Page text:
At Benedicts, staff food is at 4.30pm every day and we all sit together as a team, no matter what has happened in service, talk about each other’s lives over food that’s been prepared.  It can be difficult with a busy restaurant to make sure this happens at home but at least twice a week we sit down as a family, whether this be at the kitchen table or going out for a picnic, we talk a lot and laugh a lot. 

There’s so much joy especially in younger children, I have two young daughters, who are inquisitive about life and the life of those they love; what better way to give them that platform to do this. I feel it also gives children a healthy outlook on food, in that it is much more than sustenance and that shared family mealtimes, even if it’s once or twice a week, are an important part of growing up. Why not get your friends together and challenge each person to bring something that celebrates a local ingredient or bring something homemade to the table; switch off the phones and enjoy a sharing convivial meal – then make it a regular event throughout the year. 

At Benedicts so much work goes into the story of food with our menus, of provenance, nostalgia, taste and textures. We provide an atmosphere of low music and minimal décor so everyone, from tables of two to larger groups of friends and family getting together can just enjoy the whole experience.  

Richard Bainbridge is chef owner of Benedicts, Norwich 

www.restaurantbenedicts.com,
info@restaurantbenedicts.com, 01603 926080

Tomato Tart

Tomatoes are the perfect taste of summer. From the smell of the plants in the greenhouses to the beautiful array of colours. To me they are as British as strawberries and you know grandparents across the country are in their gardens nurturing these little beauties.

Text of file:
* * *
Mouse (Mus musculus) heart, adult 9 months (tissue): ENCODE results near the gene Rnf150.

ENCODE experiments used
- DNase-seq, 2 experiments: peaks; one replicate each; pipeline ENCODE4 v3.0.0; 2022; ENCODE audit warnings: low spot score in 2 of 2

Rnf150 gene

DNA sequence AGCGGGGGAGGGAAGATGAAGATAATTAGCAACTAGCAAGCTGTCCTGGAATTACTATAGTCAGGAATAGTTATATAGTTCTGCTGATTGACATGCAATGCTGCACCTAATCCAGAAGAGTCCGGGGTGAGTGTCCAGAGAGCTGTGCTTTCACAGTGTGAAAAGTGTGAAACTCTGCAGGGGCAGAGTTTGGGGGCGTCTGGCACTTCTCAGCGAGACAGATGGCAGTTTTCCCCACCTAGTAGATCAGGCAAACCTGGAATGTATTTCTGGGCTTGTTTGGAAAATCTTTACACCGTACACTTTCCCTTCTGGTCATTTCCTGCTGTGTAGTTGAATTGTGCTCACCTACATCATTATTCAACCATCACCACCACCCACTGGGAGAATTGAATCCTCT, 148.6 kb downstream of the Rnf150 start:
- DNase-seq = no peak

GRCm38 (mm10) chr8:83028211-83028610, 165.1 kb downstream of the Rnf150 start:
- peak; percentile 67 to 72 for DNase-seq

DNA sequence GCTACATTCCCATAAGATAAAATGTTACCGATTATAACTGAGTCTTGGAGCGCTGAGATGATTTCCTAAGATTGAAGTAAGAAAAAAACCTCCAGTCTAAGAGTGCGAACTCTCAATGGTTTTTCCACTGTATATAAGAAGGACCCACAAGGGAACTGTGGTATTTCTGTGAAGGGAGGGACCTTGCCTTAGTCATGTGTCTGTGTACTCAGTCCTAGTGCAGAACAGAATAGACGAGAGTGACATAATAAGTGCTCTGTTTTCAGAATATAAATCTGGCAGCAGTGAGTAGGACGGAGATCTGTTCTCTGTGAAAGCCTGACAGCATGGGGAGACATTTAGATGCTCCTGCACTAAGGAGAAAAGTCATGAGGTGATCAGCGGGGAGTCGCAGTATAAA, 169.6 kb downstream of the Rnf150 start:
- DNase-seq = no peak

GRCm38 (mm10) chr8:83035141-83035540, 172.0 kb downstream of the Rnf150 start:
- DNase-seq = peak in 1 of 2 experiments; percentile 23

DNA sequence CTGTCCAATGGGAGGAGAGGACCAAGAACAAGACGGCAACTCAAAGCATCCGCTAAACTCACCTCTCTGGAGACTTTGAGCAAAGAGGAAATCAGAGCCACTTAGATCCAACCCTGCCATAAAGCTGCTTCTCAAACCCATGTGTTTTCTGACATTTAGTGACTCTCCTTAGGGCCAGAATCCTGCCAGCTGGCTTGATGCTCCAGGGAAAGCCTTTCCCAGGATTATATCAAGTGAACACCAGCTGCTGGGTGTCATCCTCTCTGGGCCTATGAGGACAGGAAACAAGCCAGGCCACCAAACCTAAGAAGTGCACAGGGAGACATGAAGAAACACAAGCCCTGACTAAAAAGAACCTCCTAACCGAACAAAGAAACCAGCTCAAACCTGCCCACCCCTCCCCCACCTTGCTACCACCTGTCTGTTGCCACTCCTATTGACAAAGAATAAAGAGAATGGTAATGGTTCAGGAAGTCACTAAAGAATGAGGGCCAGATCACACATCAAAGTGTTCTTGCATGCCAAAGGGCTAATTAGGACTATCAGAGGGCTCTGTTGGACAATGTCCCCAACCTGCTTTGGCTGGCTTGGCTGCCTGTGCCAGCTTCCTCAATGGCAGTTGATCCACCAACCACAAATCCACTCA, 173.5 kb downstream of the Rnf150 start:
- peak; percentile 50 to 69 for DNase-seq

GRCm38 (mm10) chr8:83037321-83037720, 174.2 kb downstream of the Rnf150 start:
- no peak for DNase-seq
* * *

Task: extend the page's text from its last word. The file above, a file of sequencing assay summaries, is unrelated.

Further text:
The sweet, sweet taste of the tomato is neither fruit nor vegetable, but eating tomatoes straight from the vine with my daughter is truly magical. This is a simple recipe to really showcase the English tomato.

My secret breakfast pleasure is slowly roasted tomatoes on toast which for this recipe I’ve made into a tart. This is perfect for a light lunch starter or warmed up for a dinner party. Serve with a few salad leaves or as it is.

Ingredients
1 pack of puff pastry
10 heritage tomatoes (various colours)
3 sprigs of thyme
sea salt
white pepper
olive oil
salad leaves            

Method
Pre heat oven to 185°C.

Line a baking tray with baking parchment, unroll the pastry onto the tray and score with a sharp knife in a criss cross leaving a 2cm border around the outside of the pastry.

Place a large pan of water on the stove and bring to the boil, drop your tomatoes in and blanch for 20 seconds or until the skin starts to peel, then put them into ice cold water to cool.

Once cooled peel the skin off the tomatoes and slice them about 1cm thick, arrange them on the pastry within the border. Sprinkle the sprigs of thyme on top, season well with salt and pepper then lastly brush lightly with olive oil.

Place the tray into the oven and bake your tart for 20 minutes until the pastry is golden brown. Remove from the oven and allow to cool. Once cooled slice your tart and serve with dressed leaves.

See the Norfolk Coast Guardian for more recipes including;
New Norfolk Peer Potato Soup
Super Charged Grain and Butternut Squash Salad
Vegan Fruit Crumble